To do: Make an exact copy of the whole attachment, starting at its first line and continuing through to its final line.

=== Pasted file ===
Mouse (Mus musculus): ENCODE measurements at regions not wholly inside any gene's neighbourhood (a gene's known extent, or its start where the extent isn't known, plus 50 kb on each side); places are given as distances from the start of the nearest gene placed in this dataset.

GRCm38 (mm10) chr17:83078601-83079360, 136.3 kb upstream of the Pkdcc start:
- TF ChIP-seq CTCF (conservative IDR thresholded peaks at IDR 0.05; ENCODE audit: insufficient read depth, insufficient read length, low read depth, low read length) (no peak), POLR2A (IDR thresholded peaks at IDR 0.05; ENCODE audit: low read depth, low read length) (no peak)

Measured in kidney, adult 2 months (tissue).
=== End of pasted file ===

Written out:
Mouse (Mus musculus): ENCODE measurements at regions not wholly inside any gene's neighbourhood (a gene's known extent, or its start where the extent isn't known, plus 50 kb on each side); places are given as distances from the start of the nearest gene placed in this dataset.

GRCm38 (mm10) chr17:83078601-83079360, 136.3 kb upstream of the Pkdcc start:
- TF ChIP-seq CTCF (conservative IDR thresholded peaks at IDR 0.05; ENCODE audit: insufficient read depth, insufficient read length, low read depth, low read length) (no peak), POLR2A (IDR thresholded peaks at IDR 0.05; ENCODE audit: low read depth, low read length) (no peak)

Measured in kidney, adult 2 months (tissue).